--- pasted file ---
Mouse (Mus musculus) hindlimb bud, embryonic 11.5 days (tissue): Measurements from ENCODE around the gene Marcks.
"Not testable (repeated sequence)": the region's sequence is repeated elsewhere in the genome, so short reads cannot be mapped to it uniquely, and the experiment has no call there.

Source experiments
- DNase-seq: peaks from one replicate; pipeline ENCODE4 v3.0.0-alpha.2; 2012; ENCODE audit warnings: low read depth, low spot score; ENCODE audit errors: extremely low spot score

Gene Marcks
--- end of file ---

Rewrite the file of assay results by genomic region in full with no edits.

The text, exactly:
Mouse (Mus musculus) hindlimb bud, embryonic 11.5 days (tissue): Measurements from ENCODE around the gene Marcks.
"Not testable (repeated sequence)": the region's sequence is repeated elsewhere in the genome, so short reads cannot be mapped to it uniquely, and the experiment has no call there.

Source experiments
- DNase-seq: peaks from one replicate; pipeline ENCODE4 v3.0.0-alpha.2; 2012; ENCODE audit warnings: low read depth, low spot score; ENCODE audit errors: extremely low spot score

Gene Marcks